After the spill in 1969, "Santa Barbara residents formed an environmental group called GOO! (Get Oil Out!), one of the first community groups to oppose offshore drilling," wrote New Hampshire Union Leader editorial page editor Andrew Cline in a July 12-13, 2008 op-ed in the Wall Street Journal titled "Environmentalists Say Yes to Offshore Drilling." (link here to first paragraph of op-ed; subscription needed for full access).
"Thirty-nine years later, GOO! is still around," Cline wrote. "But this April the group did something astonishing. It publicly supported an oil company's proposal to drill off the coast of Santa Barbara.
Cline elaborated --
Houston-based Plains Exploration and Production Company proposed drilling 22 wells from a platform 4.7 miles from land. It made numerous concessions to the local environmental groups that would curtail drilling in about a decade -- and in the end even the adamantly 'no-drilling' crowd agreed that the deal was beneficial for everyone. The Environmental Defense Center, a nonprofit environmental law firm, endorsed the plan. Abe Powell, president of GOO!, told the Los Angeles Times it was 'good for the community.' Terry Leftgoof, a former GOO! executive director, wrote in the Santa Barbara Independent the deal was 'a brilliant proposal that finally gives the public something back: the certain removal of four offshore oil platforms, the decommissioning of a notorious industrial plant, and the reversion of rural land subjugated into oil development back into the public trust as parkland.
When an environmental group formed for the sole purpose of opposing offshore oil drilling warmly embraces a plan to drill off its own coast, you know something important has changed in our culture: Americans have recognized that offshore oil drilling is largely safe.
Even recent revisions to the plan call for offshore drilling to continue off Santa Barbara -- for the next 14 years.
Just as you are unlikely to have heard of this from the media, something else you probably aren't hearing in coverage of the BP disaster -- a natural phenomenon known as natural oil seepage.
This was described in illuminating detail in a Heritage Foundation article by Bruce Allen published last November, "How Offshore Oil and Gas Production Benefits the Economy and the Environment" --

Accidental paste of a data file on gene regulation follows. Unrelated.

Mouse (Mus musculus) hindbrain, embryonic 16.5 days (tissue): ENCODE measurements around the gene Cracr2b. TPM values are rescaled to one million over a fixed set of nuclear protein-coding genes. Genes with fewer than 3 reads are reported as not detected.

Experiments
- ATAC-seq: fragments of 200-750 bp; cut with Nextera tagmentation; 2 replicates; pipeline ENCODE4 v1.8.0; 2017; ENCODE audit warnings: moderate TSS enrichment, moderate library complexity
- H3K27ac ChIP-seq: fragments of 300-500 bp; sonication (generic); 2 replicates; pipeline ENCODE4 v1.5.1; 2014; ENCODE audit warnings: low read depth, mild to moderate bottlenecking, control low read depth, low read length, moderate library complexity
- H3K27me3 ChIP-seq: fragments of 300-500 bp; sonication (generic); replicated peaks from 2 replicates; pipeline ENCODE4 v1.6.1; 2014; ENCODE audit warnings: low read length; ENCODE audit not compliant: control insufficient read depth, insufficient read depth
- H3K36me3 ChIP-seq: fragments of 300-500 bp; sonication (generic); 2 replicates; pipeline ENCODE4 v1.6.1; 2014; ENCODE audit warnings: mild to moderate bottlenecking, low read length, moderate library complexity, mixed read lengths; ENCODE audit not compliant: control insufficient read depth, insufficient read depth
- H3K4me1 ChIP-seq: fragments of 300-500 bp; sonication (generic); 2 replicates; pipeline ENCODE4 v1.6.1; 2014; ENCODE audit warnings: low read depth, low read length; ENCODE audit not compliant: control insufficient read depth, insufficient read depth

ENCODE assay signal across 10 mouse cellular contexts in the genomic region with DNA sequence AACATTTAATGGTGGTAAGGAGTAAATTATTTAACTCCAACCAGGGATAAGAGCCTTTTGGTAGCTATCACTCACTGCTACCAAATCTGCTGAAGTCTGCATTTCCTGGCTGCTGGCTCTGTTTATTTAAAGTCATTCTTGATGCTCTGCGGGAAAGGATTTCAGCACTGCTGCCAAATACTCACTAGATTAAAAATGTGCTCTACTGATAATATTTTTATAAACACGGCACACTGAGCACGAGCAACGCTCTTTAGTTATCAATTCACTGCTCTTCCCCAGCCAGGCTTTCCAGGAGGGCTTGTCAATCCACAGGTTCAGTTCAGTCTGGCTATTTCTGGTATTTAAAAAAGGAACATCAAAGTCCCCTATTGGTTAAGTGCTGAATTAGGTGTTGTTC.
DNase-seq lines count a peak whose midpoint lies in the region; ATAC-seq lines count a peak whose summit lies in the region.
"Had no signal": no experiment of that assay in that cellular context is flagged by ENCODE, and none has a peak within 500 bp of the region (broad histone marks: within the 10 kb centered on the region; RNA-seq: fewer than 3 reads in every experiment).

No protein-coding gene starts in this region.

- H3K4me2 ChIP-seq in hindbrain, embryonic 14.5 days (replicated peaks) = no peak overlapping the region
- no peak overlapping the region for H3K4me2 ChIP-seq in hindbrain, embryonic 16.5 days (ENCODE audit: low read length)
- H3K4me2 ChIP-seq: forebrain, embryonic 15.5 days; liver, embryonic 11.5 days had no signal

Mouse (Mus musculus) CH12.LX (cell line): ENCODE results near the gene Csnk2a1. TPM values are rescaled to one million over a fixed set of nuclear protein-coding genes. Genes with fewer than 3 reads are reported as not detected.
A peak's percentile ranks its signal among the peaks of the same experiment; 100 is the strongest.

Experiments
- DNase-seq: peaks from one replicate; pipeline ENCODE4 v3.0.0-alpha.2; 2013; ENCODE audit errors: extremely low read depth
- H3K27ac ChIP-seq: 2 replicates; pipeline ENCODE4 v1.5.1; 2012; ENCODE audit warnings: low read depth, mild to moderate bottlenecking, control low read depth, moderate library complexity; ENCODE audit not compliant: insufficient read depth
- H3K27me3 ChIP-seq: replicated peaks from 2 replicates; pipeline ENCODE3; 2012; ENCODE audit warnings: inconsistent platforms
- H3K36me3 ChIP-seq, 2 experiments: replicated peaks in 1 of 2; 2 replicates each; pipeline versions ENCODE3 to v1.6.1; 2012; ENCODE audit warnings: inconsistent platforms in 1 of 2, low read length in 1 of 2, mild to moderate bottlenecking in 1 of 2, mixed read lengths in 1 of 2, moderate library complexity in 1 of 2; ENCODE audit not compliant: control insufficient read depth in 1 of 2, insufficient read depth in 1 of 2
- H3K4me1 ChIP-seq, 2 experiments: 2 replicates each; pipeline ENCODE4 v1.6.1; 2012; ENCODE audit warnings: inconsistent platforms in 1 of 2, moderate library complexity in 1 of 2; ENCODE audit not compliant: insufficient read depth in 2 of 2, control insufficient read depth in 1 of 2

Drilling restrictions in general are imposed due to environmental concerns, despite the fact that offshore environmental damage has been greatly reduced by technologies that minimize the risk of oil spills and other hazards to the environment. In fact, offshore oil production has lowered the amount of oil released into the ocean by reducing natural seepage of oil, especially in areas with active offshore oil seeps, such as California's Santa Barbara coast. ...
... According to the National Academy of Sciences, 63 percent of hydrocarbon pollution in U.S. waters stems from natural seeps, while only 1 percent is due to offshore drilling and extraction. ...
... The Gulf of Mexico, for instance, is a major U.S. offshore oil and gas producing region where the environmental impact of natural hydrocarbon seepage appears to far exceed the environmental impact of accidental oil releases due to commercial extraction and transportation. ...
... One of the most studied offshore oil and gas seep regions over the last 40 years is the Santa Barbara coast of California, which has the world's second most prolific oil seepage areas, extending for 80 miles along the coastline. ...
... Every four years, the amount of offshore Santa Barbara oil seepage exceeds the 240,000 barrels that spilled from the Exxon Valdez in 1989. By comparison, according to the U.S. Minerals and Management Service (sic), the total amount of oil spilled in California coastal waters due to offshore oil production since 1970 has been less than 870 barrels. ...
... Gas emissions from hydrocarbon seeps are estimated to be one of the largest sources of methane released annually into the earth's atmosphere, and studies indicate that existing oil and gas production may be causing ongoing reductions in methane emissions worldwide.
Finally, Maddow's claim that oil companies "have never been made to care too much" about drilling safely is undercut by a dynamic she can scarcely bear to acknowledge -- the workings of the marketplace. Since the Deepwater Horizon rig exploded April 20, BP's stock value has plunged by a third. Under the Clean Water Act, BP faces potential federal fines in the billions of dollars, along with innumerable civil claims and a Justice Department criminal probe.
As pointed out by the Cato Institute's Peter Van Doren and Jerry Taylor, "Oil companies do themselves no economic favors by underinvesting in safety."